When the song “One and Only You” started playing on the tape, Jerry Lee smiled and murmured, “This is dedicated to you.”
Colleague John Guy shook hands solemnly with Zimmerman's counsel and murmured, "Congratulations."
Later she murmured approval as Tori Spelling showed off hostessing tips.
I murmured the conventional things about his roles in film and theatre.
"Here's a go," murmured Gustavus in the greatest trepidation.
“If you think so—” murmured Margaret, and stopped for breath.
Mrs. Pendyce murmured: "Of course, dear Grig, I quite understand."
Was it Anegay of whom Bruno had been thinking when he murmured that she was so like some one?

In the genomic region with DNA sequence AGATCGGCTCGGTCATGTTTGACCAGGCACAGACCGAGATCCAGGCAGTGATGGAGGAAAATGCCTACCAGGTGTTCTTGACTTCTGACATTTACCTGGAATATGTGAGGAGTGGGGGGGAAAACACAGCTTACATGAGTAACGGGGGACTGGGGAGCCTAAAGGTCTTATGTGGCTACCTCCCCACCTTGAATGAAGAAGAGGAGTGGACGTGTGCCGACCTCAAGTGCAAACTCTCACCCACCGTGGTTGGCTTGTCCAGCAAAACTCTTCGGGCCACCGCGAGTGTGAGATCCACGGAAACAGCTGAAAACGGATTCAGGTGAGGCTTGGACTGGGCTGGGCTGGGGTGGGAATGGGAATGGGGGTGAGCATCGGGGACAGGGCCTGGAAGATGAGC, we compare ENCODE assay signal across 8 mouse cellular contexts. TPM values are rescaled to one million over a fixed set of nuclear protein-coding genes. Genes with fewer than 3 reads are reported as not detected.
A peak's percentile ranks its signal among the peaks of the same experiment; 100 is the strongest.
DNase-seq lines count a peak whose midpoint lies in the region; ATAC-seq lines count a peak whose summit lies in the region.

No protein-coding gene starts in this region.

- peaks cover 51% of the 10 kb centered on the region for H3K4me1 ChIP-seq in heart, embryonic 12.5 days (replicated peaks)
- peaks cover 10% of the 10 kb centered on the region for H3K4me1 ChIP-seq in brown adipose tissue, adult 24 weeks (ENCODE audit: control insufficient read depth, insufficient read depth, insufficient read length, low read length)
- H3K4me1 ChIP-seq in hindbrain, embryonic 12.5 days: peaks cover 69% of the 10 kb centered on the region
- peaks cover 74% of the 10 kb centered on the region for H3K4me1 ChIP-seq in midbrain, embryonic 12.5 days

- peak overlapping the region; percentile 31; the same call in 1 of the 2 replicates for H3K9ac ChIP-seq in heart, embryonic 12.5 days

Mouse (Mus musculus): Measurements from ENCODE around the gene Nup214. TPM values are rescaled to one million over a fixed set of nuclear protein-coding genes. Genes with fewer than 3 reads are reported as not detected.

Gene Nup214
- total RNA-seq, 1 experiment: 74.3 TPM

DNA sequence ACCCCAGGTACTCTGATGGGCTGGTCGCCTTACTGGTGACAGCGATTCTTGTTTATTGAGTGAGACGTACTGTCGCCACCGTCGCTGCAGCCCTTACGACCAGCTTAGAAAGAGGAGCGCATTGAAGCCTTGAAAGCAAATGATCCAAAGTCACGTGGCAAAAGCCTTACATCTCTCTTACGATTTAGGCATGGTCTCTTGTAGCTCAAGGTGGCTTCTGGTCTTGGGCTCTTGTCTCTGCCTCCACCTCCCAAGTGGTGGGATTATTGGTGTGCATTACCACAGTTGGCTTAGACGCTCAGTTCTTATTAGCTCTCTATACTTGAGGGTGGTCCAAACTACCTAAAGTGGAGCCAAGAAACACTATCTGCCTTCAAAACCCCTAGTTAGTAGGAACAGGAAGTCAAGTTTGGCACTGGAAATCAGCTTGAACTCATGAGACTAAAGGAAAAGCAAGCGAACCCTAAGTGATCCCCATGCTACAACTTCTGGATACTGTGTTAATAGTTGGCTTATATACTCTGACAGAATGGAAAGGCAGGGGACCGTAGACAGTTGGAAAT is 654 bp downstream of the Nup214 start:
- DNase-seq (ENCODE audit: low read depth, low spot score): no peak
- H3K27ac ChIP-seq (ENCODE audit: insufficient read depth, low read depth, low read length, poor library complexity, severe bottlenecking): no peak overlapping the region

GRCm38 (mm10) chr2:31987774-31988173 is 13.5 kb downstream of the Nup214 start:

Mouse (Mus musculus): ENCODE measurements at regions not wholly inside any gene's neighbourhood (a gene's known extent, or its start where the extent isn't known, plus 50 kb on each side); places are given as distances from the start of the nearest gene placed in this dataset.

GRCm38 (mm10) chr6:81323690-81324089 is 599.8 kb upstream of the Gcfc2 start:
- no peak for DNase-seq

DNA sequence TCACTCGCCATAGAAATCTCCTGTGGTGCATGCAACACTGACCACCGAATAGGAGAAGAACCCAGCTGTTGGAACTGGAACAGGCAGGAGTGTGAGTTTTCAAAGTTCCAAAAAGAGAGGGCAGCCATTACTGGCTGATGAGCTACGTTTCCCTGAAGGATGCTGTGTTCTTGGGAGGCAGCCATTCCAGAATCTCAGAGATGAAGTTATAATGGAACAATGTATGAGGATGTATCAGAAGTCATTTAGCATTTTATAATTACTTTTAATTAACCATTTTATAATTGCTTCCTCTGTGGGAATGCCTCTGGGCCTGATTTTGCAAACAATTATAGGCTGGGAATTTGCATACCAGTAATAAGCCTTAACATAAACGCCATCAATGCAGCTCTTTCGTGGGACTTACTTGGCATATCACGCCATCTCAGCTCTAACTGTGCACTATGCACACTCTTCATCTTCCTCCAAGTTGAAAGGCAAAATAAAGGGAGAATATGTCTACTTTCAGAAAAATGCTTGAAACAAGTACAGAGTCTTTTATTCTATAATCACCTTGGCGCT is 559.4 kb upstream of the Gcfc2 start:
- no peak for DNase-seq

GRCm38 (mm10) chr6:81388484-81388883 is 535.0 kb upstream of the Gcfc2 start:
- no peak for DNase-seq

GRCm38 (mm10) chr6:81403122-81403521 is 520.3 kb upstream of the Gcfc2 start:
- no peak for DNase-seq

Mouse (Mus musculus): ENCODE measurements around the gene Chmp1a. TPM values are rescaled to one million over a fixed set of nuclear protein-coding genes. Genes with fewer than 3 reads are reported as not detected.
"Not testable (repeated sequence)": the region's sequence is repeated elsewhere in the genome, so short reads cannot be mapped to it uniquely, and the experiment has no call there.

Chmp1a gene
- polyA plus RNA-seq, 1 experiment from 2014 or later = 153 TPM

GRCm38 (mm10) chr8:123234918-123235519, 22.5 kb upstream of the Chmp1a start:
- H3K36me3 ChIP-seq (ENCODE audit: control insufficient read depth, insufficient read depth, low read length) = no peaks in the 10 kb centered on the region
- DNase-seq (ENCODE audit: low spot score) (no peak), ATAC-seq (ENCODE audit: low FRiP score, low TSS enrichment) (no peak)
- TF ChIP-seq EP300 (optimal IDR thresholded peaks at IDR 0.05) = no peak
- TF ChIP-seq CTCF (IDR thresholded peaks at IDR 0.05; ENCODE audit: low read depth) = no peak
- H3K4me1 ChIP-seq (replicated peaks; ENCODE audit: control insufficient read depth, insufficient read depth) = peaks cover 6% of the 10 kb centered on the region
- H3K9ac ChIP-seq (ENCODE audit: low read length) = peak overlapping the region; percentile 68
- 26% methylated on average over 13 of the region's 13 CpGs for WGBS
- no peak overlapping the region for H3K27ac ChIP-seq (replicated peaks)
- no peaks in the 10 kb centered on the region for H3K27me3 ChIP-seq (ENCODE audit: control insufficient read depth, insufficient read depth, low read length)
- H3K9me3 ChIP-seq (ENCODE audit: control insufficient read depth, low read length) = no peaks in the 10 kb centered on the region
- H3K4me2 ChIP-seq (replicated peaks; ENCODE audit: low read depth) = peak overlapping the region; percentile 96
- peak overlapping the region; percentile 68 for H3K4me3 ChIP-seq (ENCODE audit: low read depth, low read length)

Rosamund murmured of her gladness that he should be able to enjoy them.
"I can give you only a few moments, Ivan," murmured the princess.
late 14c., "expression of discontent by grumbling," from Old French murmure "murmur, sound of human voices; trouble, argument" (12c.), noun of action from murmurer "to murmur," from Latin murmurare "to murmur, mutter," from murmur (n.) "a hum, muttering, rushing," probably from a PIE reduplicative base *mor-mor, of imitative origin (cf. Sanskrit murmurah "crackling fire," Greek mormyrein "to roar, boil," Lithuanian murmlenti "to murmur"). Meaning "softly spoken words" is from 1670s.
murmur mur·mur (mûr'mər)
An abnormal sound heard on auscultation of the heart, lungs, or blood vessels.